When President-elect Ferdinand Marcos Jr. takes office at the end of the month, the problem of how to tackle high prices of consumer goods and services will be waiting for him and his economic team.
With the war between Russia and Ukraine expected to drag on—dragging along with it the current oil price spike episode—ING Bank Manila senior economist Nicholas Mapa said that in the near term, inflation can be expected “to become more pervasive as price pressures spread to more items in the CPI (consumer price index) basket and firms begin to pass on higher costs.”
More importantly, Mapa explained that higher inflation will drive up borrowing costs as the Bangko Sentral ng Pilipinas attempts to cool the red-hot economy and prevent runaway inflation from burning away much of the recent economic gains.
“The growth momentum will likely be capped as inflation whittles away purchasing power. Higher borrowing costs, in turn, will stunt nascent investment outlays,” Mapa said.
Rizal Commercial Banking Corp. chief economist Michael Ricafort also noted that “producers and manufacturers would end up with tighter profit margins as their ability to pass on higher costs of fuel and other inputs would be limited.”
As a whole, “higher global oil prices would effectively be a drag on economic growth and recovery from the pandemic,” he said. “Every $30-increase in global crude oil prices would bloat the country’s oil import bill by an equivalent of 1 percent of GDP (gross domestic product) that would otherwise have gone to more productive economic activities such as spending and investments by consumers, businesses, and other institutions.”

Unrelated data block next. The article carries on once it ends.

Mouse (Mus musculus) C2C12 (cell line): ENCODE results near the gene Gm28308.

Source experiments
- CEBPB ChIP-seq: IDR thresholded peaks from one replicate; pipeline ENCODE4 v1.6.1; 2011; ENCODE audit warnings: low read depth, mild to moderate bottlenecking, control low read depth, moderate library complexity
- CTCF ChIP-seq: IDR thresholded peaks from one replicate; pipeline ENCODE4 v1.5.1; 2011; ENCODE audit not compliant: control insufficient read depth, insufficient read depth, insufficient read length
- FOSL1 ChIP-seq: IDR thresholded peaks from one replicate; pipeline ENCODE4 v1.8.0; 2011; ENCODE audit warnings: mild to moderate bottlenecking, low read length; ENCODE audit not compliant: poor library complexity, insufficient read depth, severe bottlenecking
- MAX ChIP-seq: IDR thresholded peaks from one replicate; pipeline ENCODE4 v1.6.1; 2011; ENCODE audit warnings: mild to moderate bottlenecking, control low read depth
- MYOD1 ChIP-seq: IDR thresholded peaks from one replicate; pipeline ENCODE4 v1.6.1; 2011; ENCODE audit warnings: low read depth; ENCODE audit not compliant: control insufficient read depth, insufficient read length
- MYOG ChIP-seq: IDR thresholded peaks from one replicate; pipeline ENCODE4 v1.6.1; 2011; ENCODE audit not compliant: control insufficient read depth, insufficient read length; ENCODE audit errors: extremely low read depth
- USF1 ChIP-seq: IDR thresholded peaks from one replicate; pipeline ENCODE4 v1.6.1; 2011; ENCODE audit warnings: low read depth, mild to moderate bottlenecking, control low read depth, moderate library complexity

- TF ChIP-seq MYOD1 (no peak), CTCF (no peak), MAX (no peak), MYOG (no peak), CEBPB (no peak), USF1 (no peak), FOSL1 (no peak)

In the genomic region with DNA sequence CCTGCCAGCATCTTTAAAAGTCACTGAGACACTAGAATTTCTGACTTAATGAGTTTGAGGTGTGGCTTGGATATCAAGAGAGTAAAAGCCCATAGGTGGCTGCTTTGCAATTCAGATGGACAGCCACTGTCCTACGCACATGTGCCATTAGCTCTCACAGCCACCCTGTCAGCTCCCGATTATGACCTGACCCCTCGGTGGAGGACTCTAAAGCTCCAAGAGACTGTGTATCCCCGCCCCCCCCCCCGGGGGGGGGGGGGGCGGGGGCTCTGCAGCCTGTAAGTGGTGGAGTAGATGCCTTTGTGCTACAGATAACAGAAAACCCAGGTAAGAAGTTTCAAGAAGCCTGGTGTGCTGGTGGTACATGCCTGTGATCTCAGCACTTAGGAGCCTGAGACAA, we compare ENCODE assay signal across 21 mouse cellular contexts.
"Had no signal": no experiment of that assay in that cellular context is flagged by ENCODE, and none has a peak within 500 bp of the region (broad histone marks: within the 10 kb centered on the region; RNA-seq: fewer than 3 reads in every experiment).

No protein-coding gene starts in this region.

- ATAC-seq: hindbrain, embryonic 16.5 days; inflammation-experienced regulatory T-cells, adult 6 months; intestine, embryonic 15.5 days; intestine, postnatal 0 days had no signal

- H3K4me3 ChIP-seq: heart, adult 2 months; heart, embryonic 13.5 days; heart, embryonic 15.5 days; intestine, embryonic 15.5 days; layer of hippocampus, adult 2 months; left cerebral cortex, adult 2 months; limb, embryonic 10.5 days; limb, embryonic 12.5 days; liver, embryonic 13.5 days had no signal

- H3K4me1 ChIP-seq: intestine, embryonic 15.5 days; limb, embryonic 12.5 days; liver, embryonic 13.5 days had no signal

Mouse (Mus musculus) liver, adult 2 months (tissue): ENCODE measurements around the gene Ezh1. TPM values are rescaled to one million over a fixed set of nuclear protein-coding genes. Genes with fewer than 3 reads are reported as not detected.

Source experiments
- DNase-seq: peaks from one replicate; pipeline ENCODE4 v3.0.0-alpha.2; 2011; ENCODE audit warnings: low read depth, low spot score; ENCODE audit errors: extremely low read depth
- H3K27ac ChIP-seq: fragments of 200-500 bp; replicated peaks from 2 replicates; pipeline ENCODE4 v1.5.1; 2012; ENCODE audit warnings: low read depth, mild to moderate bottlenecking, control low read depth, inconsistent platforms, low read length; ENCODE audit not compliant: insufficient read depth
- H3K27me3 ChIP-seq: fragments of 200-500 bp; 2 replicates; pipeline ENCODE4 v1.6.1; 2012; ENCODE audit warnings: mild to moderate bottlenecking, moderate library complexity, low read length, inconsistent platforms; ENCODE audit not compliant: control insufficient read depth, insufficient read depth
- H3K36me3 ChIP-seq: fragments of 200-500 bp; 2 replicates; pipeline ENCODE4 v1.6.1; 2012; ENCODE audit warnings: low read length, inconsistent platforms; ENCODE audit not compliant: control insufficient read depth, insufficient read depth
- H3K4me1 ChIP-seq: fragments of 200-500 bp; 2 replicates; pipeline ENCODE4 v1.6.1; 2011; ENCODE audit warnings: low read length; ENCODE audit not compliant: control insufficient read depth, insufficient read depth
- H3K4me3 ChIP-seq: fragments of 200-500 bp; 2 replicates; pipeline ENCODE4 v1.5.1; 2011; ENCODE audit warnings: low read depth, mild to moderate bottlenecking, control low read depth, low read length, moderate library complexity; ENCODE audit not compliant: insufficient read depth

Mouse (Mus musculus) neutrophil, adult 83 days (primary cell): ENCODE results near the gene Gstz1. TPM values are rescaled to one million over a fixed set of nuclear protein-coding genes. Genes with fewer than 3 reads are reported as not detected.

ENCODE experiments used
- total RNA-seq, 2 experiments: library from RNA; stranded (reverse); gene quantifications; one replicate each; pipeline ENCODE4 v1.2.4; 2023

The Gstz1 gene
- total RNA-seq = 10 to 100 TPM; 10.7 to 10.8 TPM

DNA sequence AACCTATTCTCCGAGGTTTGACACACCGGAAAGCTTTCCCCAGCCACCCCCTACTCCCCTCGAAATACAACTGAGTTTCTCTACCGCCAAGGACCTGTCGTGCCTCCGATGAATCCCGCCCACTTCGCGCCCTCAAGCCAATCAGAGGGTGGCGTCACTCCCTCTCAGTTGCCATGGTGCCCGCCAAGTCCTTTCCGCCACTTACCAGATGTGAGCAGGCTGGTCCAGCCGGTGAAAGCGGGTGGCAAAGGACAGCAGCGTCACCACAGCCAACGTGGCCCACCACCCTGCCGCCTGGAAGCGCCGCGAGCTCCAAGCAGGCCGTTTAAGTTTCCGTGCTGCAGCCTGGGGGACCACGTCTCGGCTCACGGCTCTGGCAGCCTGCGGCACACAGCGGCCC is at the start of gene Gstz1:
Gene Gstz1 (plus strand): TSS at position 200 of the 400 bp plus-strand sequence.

As policymakers debate the use of remedial measures to ease the pain of consumers caused by high fuel costs, Mapa warned against dole outs that could aggravate inflation.
“The government appears determined to press on with stimulus efforts, which may be supportive of growth but could stoke even more inflationary pressures at a time when price pressures are already elevated,” he said.
On the other end, the temptation remains to implement populist measures like temporarily suspending excise taxes on fuel to ease the pain at the pump.
This prompted Department of Finance chief economist Gil Beltran to reiterate the warning of President Duterte’s economic team against the proposal.
“It would be a policy mistake to suspend fuel taxes since it will be the top 10 percent of the population that will gain the most as they account for nearly half the fuel consumption in the country,” he said. “The appropriate policy instrument to address elevated energy prices is targeted transfers to vulnerable groups rather than blanket non-taxation to all.”
Indeed, which policy is best to implement, given the prevailing uncertainties, remains unclear for now.
What is clear is that, in the sphere of economics, tough—and, most likely, unpopular—decisions await the incoming Marcos Jr. administration.